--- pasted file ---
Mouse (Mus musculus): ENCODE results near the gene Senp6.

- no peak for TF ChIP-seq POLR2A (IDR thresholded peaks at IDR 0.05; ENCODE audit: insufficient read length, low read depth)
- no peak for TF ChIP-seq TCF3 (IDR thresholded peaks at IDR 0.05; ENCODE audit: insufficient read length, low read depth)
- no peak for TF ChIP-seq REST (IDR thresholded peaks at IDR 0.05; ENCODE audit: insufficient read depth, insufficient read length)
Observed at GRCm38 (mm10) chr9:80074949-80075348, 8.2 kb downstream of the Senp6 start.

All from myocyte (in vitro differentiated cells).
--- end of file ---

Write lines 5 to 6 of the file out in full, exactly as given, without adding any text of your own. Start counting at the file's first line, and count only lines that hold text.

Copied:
Observed at GRCm38 (mm10) chr9:80074949-80075348, 8.2 kb downstream of the Senp6 start.

All from myocyte (in vitro differentiated cells).